It is that time of year again. School is finally back in full swing and summer is already last month’s memory. I think I can speak for a lot of people when I say that after just four months of being away from campus, not much has changed. Third floor DeNaples still has the same menu, my dorm is still either -3 degrees or as hot as the sauna, and I still have to stay up until 2 a.m. translating my Spanish homework using Google. It is college, and the routine is pretty standard. Yet there is one major difference I have come to notice: the new kids on the block.
Now I am just going to come straight out and say this, but one of my favorite things to do on campus is to sit out on the Dionne Green and people watch. Call me creepy and say what you will, but you would be amazed at the things I have witnessed. Lately, the best entertainment I get is watching the first-year students walk down from their dorms. I can’t help but giggle when a group of 20 kids walk out of GLM to go get burritos together. I can overhear their complaints about how hard their basic math classes are and about how their moms have sent three care packages already. Rough lives.
Right on cue, another group with lanyards around their necks jogs by frantically looking for the Long Center. These poor kids have no idea what is going on. They do not know how to print in the library or about the shortcut to Brennan through the parking garage. They do not know that chicken nuggets are served every Saturday and that there is such a thing as free sushi night. They think Loyola Hall and the Loyola Science Center are the same building. These kids do not even realize that the upperclassmen make fun of them.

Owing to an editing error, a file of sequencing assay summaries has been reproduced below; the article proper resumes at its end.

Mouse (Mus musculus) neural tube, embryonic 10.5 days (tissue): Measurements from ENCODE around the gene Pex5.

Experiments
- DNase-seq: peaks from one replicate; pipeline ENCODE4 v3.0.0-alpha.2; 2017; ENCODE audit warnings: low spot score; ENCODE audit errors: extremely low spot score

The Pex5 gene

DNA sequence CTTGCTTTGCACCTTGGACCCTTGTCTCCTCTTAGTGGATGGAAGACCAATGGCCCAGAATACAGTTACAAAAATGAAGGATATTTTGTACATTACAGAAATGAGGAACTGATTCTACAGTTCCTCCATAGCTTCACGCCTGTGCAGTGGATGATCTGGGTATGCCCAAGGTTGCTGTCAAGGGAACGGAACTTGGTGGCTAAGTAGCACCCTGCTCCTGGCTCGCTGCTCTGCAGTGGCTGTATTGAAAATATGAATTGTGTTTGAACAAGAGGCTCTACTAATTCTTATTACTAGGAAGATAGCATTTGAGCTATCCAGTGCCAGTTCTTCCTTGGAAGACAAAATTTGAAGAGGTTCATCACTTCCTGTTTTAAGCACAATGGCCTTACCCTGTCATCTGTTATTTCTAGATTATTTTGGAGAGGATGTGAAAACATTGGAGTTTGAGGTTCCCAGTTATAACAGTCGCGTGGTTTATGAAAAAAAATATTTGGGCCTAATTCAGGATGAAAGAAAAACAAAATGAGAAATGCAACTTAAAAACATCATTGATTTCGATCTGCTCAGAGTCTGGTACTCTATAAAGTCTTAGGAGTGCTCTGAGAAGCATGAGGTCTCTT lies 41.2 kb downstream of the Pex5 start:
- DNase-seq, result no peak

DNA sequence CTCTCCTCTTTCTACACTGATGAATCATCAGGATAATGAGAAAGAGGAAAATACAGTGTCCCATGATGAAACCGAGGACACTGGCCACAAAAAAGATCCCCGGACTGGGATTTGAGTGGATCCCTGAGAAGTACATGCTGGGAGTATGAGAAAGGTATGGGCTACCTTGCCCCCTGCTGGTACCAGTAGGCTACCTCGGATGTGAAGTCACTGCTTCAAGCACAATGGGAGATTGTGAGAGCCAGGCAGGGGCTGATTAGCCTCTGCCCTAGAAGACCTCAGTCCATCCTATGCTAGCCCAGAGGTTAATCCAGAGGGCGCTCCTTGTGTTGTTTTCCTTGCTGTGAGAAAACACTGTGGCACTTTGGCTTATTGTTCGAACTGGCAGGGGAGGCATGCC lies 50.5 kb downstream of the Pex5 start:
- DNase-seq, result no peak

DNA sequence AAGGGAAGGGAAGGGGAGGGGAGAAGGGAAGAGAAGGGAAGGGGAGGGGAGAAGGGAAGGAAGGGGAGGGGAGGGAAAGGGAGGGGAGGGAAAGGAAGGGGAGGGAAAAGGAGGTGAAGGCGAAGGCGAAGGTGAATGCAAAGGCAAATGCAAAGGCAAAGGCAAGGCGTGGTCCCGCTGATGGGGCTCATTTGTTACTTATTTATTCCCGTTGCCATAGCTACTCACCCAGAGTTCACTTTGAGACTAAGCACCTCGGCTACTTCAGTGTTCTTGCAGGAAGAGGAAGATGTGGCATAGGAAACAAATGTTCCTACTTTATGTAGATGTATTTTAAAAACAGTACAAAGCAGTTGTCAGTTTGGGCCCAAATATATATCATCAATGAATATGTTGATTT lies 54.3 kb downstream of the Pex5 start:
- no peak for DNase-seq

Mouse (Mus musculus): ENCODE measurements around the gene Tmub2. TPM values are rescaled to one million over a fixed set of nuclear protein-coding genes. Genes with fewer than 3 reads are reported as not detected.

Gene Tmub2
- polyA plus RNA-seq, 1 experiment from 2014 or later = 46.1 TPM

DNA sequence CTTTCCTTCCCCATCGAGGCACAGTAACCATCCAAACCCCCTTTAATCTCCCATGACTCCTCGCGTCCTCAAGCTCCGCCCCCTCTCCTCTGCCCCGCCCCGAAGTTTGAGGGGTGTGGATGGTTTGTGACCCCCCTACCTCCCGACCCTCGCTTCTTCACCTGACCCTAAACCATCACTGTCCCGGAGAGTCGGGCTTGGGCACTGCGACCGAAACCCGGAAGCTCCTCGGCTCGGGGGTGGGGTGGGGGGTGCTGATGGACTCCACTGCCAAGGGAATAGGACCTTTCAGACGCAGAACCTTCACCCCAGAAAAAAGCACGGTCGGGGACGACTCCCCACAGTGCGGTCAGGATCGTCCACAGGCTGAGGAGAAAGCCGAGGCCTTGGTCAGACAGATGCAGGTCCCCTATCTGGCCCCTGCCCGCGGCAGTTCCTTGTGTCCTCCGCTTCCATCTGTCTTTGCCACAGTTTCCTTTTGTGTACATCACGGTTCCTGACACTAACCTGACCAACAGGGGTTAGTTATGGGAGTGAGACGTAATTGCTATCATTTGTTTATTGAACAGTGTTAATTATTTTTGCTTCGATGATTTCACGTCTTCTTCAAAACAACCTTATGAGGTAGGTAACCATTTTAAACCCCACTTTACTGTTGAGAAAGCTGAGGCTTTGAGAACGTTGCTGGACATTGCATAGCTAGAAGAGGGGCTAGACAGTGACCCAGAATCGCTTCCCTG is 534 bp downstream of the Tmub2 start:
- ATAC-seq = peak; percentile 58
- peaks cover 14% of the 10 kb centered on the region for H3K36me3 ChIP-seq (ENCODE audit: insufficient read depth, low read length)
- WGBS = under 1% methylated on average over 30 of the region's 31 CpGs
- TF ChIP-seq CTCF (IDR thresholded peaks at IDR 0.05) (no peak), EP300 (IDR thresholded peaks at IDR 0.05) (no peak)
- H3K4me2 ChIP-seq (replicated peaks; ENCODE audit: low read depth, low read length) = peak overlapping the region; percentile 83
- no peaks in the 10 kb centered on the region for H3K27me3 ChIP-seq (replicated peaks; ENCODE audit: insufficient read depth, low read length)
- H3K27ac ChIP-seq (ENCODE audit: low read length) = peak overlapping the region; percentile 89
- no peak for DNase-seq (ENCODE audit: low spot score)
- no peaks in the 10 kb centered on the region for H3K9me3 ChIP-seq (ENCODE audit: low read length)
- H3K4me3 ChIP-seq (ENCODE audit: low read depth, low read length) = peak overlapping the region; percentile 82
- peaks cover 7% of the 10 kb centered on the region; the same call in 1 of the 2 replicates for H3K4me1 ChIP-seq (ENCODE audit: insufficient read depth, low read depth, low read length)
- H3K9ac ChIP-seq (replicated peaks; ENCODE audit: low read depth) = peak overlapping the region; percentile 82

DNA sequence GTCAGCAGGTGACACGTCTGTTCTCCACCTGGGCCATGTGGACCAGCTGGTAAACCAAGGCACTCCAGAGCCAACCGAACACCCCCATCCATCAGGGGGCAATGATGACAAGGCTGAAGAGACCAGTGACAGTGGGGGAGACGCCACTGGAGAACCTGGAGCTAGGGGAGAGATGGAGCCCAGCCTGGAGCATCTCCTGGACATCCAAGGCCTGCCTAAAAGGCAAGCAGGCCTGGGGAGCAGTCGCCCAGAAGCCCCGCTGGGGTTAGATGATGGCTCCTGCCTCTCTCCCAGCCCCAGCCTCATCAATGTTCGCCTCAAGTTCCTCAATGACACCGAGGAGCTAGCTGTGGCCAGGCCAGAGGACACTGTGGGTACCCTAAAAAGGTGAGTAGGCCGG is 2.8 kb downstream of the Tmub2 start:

I’m guilty of the crime. Just yesterday I shook my head at a girl who tried using her unlimited meal plan across the street. Please, just use your guest swipe and move on.
But in reality, we should not be making fun of these newbies. After all, we were all in their positions once and we all remember what it was like. I remember how grateful I was when that random junior showed me how to get to Fitzpatrick Field, or when my RA forced my floor to eat dinner together. Our first years were learning experiences, new places for us to grow. We found a second home and a second family to go along with it. It is an unforgettable time in our lives. We meet people who will be with us forever, and we find things out about ourselves that we never knew.
Two years ago I could not have dreamed of being this happy at Scranton, and it all started as being that girl with her lanyard. So first-year students, be good and have fun. Live it up because the time flies by. As for everyone else, let’s remember how amazing our first years at school were and let’s make the next years even better.
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